I thought the first snap judgement was 'do I fancy you?'bob sterman wrote: ↑Wed Sep 30, 2020 6:44 pmAt least there the quoted scientist is making it clear that what is being discussed is perceived trustworthiness - doesn't seem to be suggesting these perceptions relate to actual trustworthiness.Tessa K wrote: ↑Wed Sep 30, 2020 11:39 amAnd now the media has picked up on this nonsense which means it's only a matter of time before Trump starts to quote it.
https://www.thesun.co.uk/news/12796321/ ... illoughby/
Scientist Lou Safra, who worked on the project, said: “We cannot precisely say why these images appear more or less trustworthy.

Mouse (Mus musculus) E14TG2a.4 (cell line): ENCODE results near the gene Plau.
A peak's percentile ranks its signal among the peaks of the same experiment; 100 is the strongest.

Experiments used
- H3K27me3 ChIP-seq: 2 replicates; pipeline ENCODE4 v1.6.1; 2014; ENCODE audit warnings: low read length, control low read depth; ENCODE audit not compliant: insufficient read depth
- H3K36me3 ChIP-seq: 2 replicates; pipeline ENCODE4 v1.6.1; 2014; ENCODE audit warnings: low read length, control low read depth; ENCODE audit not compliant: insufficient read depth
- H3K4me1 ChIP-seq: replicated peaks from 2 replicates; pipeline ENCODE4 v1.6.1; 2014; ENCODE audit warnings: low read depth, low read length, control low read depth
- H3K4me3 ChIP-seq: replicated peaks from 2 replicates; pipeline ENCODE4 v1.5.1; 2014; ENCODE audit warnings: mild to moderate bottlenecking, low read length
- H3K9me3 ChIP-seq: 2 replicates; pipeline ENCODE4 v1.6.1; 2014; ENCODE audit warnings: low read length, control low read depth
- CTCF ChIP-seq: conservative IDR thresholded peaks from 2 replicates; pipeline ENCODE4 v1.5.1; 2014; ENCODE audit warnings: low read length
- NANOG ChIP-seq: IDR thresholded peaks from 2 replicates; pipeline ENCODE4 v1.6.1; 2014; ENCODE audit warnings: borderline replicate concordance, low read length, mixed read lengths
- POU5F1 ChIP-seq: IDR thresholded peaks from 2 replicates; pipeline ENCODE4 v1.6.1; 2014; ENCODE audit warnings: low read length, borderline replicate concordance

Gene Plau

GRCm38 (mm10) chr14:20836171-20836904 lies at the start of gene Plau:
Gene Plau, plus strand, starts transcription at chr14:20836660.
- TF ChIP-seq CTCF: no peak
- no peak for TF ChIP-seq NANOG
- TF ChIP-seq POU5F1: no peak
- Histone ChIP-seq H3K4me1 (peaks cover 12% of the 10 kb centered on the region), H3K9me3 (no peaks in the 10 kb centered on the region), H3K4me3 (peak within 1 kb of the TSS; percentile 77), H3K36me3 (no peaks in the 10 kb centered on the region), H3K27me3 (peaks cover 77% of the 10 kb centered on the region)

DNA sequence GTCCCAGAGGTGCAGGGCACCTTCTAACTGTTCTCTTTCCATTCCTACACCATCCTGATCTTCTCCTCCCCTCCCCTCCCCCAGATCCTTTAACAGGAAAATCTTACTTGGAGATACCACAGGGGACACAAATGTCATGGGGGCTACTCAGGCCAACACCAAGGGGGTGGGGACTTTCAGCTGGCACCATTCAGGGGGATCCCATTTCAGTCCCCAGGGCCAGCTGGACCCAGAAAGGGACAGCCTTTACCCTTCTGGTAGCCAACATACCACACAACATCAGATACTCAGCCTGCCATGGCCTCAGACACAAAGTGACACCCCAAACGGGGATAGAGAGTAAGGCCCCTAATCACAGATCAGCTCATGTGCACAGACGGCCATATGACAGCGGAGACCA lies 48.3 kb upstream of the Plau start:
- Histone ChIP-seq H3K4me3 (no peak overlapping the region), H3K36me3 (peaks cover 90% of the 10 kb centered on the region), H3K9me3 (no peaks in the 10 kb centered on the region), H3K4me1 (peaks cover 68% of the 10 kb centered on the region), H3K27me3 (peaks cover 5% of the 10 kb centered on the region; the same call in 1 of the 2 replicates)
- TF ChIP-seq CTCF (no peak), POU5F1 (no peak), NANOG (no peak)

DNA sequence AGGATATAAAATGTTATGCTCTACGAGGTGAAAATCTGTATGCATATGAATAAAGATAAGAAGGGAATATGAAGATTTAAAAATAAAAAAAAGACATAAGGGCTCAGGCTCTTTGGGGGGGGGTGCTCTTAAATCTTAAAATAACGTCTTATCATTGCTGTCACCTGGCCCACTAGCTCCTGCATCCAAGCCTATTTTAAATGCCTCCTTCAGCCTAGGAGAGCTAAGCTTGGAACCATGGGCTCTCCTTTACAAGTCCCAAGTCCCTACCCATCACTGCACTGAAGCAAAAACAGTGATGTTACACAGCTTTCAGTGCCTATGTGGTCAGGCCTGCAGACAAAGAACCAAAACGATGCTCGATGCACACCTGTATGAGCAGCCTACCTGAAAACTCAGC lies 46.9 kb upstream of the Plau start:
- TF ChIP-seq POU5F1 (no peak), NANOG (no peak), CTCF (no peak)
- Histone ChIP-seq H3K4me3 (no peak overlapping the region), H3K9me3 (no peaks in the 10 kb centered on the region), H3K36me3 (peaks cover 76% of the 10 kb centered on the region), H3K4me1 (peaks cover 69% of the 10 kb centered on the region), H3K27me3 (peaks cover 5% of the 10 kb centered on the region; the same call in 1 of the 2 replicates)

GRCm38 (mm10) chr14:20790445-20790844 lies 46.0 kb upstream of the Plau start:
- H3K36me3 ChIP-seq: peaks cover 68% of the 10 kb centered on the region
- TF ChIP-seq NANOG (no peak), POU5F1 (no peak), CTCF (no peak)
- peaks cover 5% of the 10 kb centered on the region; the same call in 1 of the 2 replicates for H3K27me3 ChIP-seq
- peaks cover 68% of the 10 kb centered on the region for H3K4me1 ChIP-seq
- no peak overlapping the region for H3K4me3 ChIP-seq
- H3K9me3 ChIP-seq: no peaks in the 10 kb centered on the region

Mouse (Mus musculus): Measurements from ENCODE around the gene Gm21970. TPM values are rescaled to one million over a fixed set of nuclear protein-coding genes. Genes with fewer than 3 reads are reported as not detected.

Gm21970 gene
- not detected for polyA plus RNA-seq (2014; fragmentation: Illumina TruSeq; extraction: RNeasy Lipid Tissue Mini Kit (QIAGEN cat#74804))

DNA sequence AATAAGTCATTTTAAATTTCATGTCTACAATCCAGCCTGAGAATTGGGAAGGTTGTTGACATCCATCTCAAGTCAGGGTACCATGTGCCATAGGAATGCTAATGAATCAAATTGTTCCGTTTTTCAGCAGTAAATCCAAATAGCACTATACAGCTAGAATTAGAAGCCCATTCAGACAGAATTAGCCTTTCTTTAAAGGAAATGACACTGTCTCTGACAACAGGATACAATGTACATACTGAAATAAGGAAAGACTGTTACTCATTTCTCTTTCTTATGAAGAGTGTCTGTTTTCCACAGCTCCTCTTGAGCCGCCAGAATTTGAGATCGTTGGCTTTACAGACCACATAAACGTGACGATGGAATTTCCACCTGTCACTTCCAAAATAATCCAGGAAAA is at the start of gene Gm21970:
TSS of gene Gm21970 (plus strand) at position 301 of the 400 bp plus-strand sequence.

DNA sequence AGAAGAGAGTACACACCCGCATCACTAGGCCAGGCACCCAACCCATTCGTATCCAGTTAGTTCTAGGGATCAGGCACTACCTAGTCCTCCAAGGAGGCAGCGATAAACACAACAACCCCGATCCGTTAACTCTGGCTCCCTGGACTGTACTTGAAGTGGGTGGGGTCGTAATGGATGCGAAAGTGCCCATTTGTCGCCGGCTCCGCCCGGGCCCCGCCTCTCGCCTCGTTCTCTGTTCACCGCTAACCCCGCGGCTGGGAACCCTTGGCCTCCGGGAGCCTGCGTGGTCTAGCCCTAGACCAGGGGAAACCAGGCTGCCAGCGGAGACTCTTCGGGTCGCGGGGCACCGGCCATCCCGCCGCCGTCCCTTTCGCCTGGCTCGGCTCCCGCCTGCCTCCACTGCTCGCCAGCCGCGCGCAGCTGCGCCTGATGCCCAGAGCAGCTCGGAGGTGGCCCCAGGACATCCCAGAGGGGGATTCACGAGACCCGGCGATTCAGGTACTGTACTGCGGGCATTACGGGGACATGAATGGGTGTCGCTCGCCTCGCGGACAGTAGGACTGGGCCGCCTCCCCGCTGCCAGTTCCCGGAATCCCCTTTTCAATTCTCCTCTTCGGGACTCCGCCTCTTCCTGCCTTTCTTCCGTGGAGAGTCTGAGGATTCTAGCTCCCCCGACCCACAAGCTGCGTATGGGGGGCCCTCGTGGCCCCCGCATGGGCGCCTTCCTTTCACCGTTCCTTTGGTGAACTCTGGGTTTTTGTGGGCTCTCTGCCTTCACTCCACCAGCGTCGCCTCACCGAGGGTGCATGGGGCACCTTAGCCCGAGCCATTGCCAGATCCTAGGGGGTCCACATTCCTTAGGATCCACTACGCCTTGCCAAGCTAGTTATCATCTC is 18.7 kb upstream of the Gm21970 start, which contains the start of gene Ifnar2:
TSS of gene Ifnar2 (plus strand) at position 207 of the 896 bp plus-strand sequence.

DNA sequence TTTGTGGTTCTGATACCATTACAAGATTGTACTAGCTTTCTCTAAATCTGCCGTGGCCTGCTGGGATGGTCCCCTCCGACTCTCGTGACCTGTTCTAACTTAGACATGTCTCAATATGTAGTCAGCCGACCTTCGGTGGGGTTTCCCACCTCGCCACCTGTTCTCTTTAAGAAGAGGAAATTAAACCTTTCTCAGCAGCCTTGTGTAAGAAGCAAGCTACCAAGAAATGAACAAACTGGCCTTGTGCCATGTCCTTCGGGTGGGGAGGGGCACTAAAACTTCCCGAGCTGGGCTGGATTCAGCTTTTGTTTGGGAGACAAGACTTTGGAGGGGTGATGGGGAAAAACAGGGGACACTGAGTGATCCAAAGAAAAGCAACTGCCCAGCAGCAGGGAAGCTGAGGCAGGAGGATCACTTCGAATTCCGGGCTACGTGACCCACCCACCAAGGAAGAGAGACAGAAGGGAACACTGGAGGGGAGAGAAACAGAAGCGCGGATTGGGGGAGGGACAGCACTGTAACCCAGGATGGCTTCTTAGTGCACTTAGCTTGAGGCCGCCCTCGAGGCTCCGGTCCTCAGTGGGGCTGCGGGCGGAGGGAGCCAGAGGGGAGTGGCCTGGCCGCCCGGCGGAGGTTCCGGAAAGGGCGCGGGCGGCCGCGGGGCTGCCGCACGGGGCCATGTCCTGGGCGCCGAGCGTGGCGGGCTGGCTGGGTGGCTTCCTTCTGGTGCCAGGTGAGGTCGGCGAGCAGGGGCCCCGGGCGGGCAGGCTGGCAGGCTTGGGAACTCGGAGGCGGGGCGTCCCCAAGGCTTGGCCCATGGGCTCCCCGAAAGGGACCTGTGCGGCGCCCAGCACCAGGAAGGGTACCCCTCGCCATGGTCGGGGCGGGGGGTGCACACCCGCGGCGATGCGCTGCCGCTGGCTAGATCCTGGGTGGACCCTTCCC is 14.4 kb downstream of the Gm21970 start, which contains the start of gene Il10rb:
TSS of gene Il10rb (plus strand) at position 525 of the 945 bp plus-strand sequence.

"However, from studying we know that someone who has sunken cheeks, furrowed brows and eyes set close together is more likely to be perceived as an untrustworthy or dishonest person.
"And that someone with a smiling face, prominent cheekbones and high eyebrows is more likely to be perceived as a trustworthy, honest person.”
When people make snap judgements about others - e.g. at first glance - trustworthiness and dominance seem to be the 2 most important dimensions that they form judgements about...
Even if these judgements are not accurate surely it's worth studying them? E.g. to understand why some people can get away with all sorts of things while actually being dishonest rogues?
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